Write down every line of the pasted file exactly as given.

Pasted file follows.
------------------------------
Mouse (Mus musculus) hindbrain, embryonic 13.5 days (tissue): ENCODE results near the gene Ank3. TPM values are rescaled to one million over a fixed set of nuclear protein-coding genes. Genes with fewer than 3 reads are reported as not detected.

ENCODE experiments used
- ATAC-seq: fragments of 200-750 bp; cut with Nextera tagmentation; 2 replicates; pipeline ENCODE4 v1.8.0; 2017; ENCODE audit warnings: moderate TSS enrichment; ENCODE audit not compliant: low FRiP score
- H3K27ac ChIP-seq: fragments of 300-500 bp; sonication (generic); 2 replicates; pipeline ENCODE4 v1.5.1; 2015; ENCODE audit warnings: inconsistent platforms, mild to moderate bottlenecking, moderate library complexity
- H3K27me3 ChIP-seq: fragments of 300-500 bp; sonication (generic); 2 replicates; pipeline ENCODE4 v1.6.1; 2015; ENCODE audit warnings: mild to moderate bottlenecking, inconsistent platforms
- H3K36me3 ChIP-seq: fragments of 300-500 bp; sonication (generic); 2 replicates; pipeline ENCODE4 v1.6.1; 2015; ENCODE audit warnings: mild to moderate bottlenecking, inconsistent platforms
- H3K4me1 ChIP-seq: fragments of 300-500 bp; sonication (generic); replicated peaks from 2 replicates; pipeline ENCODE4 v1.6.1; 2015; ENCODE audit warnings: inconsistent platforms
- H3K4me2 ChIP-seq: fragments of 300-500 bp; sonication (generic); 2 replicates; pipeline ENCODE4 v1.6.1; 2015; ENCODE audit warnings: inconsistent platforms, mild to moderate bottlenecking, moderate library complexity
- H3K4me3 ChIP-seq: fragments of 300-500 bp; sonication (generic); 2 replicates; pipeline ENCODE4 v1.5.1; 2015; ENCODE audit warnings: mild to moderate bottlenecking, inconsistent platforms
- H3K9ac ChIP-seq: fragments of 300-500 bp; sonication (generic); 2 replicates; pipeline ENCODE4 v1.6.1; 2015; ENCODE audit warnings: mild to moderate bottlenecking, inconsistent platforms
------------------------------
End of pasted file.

Mouse (Mus musculus) hindbrain, embryonic 13.5 days (tissue): ENCODE results near the gene Ank3. TPM values are rescaled to one million over a fixed set of nuclear protein-coding genes. Genes with fewer than 3 reads are reported as not detected.

ENCODE experiments used
- ATAC-seq: fragments of 200-750 bp; cut with Nextera tagmentation; 2 replicates; pipeline ENCODE4 v1.8.0; 2017; ENCODE audit warnings: moderate TSS enrichment; ENCODE audit not compliant: low FRiP score
- H3K27ac ChIP-seq: fragments of 300-500 bp; sonication (generic); 2 replicates; pipeline ENCODE4 v1.5.1; 2015; ENCODE audit warnings: inconsistent platforms, mild to moderate bottlenecking, moderate library complexity
- H3K27me3 ChIP-seq: fragments of 300-500 bp; sonication (generic); 2 replicates; pipeline ENCODE4 v1.6.1; 2015; ENCODE audit warnings: mild to moderate bottlenecking, inconsistent platforms
- H3K36me3 ChIP-seq: fragments of 300-500 bp; sonication (generic); 2 replicates; pipeline ENCODE4 v1.6.1; 2015; ENCODE audit warnings: mild to moderate bottlenecking, inconsistent platforms
- H3K4me1 ChIP-seq: fragments of 300-500 bp; sonication (generic); replicated peaks from 2 replicates; pipeline ENCODE4 v1.6.1; 2015; ENCODE audit warnings: inconsistent platforms
- H3K4me2 ChIP-seq: fragments of 300-500 bp; sonication (generic); 2 replicates; pipeline ENCODE4 v1.6.1; 2015; ENCODE audit warnings: inconsistent platforms, mild to moderate bottlenecking, moderate library complexity
- H3K4me3 ChIP-seq: fragments of 300-500 bp; sonication (generic); 2 replicates; pipeline ENCODE4 v1.5.1; 2015; ENCODE audit warnings: mild to moderate bottlenecking, inconsistent platforms
- H3K9ac ChIP-seq: fragments of 300-500 bp; sonication (generic); 2 replicates; pipeline ENCODE4 v1.6.1; 2015; ENCODE audit warnings: mild to moderate bottlenecking, inconsistent platforms